Failing to consult with the girl's special education team before using corporal punishment. Wilson, however, said the girl had no record of previous disciplinary problems, and the school viewed it as a one-time infraction that had nothing to do with her academic disability.
Failing to use other methods before resorting to paddling. Ezell had issued warnings to the rambunctious class, but Irby contended he could have done more.
As well, the family's attorney, James Sears of Daphne, questioned the system's special education program. Williams, who has been special education coordinator for about 20 years, has no certification in the field. He acknowledged that the girl's education plans -- which he did not write -- were not complete or well-written. He said he was puzzled why the plans indicated her academic progress slipped while in the county's special education program.
"Regrettably in our schools in Alabama we have maintained an archaic approach to special education and discipline of all children," Sears said.
School officials took a different view.
"I'm satisfied" with Clarke County's system, Williams said. "I think it's great."
"I think we make every effort to meet requirements of state and federal law," said school attorney Bruce Wilson.
Testimony is scheduled to continue in late June.
Copyright 2003 al.com. All Rights Reserved.
Corpun file 11131
Jackson Sun, Tennessee, 24 May 2003
Paddling principal won't face charges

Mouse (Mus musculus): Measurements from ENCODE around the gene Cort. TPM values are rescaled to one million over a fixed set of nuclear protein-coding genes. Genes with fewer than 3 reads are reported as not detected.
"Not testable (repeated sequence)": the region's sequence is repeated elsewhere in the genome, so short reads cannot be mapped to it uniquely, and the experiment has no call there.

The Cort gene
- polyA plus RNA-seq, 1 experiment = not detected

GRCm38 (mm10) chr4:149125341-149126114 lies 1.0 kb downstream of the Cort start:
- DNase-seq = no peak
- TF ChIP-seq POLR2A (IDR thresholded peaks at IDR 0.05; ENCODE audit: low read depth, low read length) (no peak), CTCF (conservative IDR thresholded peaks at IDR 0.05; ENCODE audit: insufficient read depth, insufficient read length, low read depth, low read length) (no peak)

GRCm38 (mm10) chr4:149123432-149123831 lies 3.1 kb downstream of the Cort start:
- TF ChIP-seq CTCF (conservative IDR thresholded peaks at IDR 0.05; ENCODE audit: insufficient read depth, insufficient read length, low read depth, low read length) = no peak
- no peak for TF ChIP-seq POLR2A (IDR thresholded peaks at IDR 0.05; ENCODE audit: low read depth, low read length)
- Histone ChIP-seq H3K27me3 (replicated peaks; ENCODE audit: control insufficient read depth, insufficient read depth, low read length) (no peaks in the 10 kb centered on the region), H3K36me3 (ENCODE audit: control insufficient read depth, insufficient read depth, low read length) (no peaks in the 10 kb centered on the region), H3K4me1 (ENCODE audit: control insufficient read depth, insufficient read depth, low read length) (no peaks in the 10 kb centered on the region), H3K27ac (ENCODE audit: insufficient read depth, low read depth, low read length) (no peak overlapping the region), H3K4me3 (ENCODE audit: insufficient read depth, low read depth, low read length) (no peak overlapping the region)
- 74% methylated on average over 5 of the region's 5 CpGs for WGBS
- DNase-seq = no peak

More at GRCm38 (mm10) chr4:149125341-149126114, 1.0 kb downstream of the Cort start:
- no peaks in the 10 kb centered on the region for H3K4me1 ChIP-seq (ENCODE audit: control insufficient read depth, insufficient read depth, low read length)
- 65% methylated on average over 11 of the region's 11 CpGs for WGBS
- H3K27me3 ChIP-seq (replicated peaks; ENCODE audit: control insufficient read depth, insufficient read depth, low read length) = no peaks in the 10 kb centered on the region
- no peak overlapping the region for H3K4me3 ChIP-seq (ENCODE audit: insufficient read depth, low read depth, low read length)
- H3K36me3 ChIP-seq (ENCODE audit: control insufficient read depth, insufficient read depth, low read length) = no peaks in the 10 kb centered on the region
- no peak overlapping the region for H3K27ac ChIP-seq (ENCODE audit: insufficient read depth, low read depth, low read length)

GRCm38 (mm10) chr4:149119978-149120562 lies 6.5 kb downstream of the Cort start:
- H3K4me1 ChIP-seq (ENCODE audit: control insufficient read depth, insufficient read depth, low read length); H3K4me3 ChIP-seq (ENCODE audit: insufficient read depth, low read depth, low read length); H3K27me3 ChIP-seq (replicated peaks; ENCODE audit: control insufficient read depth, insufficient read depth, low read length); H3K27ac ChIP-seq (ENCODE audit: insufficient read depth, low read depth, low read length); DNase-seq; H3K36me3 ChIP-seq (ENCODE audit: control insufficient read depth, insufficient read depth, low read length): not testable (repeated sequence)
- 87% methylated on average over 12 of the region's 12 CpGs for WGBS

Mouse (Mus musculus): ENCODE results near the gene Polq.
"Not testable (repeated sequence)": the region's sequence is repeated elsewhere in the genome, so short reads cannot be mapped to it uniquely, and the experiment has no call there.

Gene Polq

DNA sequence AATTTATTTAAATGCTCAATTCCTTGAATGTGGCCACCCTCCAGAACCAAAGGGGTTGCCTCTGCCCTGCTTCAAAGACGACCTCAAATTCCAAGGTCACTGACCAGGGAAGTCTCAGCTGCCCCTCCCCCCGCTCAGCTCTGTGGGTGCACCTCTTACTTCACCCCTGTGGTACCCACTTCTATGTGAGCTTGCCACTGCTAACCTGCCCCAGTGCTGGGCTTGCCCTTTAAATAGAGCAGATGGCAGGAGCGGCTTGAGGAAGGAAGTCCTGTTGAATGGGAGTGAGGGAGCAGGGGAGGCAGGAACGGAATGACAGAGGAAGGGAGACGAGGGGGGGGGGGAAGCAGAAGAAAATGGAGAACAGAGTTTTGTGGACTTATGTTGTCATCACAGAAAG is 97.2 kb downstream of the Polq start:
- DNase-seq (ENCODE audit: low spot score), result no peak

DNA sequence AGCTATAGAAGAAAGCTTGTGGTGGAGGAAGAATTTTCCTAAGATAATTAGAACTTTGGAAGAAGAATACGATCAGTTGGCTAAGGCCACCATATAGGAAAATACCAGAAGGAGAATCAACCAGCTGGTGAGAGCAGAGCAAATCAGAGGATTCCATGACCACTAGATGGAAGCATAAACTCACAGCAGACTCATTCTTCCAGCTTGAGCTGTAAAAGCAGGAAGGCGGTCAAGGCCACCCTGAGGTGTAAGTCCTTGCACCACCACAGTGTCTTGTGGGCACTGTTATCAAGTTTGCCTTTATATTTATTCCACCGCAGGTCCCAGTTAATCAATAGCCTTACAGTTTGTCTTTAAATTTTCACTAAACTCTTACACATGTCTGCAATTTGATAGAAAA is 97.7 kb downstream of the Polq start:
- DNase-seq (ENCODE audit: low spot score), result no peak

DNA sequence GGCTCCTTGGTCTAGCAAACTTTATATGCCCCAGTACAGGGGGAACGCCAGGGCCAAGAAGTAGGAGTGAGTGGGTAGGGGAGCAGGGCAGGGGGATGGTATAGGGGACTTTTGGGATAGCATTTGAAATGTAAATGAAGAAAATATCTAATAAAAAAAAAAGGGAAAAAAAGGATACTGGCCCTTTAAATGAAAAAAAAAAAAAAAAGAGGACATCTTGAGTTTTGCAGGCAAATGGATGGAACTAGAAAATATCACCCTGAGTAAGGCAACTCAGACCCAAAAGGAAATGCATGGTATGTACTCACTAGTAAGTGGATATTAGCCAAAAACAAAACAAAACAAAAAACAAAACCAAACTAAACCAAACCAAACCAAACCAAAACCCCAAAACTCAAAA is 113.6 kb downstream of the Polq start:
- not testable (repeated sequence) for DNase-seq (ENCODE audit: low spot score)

By Tajuana Cheshier
South Highland Learning Center Principal Jessie Jacox will not face criminal charges for allegedly using "excessive force" when he paddled a 13-year-old student last month.
Judge Blake Anderson reviewed the case Friday in Jackson City Court and decided against issuing a warrant for Jacox's arrest, said Jackson Police Department Capt. Jerry Priddy.
During court, Anderson raised the issue of conflict of interest because Jacox is a member of the Jackson City Council, which votes on funding for city court. Since Jacox was not re-elected to his seat in Tuesday's election and will not be voting for this budget year, Anderson decided he could hear the case.
The student claimed that Jacox hit him more than 10 times with a wooden paddle across his buttocks on April 25. His foster parents, Mary Lynn and Eldridge Russell, took the teen to the emergency room for treatment of his injuries.
Police say the 13-year-old had deep purple bruises about 3 inches wide and long across his buttocks from the paddling.
Jacox claimed the student was disciplined because he was using racial slurs with some of the other students.
The Russells have been placed under a gag order by Youth Villages and could no longer comment on the incident. Youth Villages Clinical Supervisor Todd Meise said because of anonymity required for the protection of children in foster care, parents and counselors are not allowed to make public comments.
But in their April 29 interview with The Jackson Sun, the Russells said the teen believed he was disciplined for talking in the cafeteria.
"I'm not against paddling in schools. A couple of licks is good for child, but this was assault," Eldridge Russell said in an earlier interview.
Jacox, who did not appear in court Friday morning, said he was confident that he would not be charged for the paddling.
"I followed the state rules, and I've never abused any kids in my 29 years of education," Jacox said Friday. His school is a temporary location for intermediate and middle school students who are removed from their regular schools because of discipline problems. His relationship with the teen has improved after the paddling incident, he said.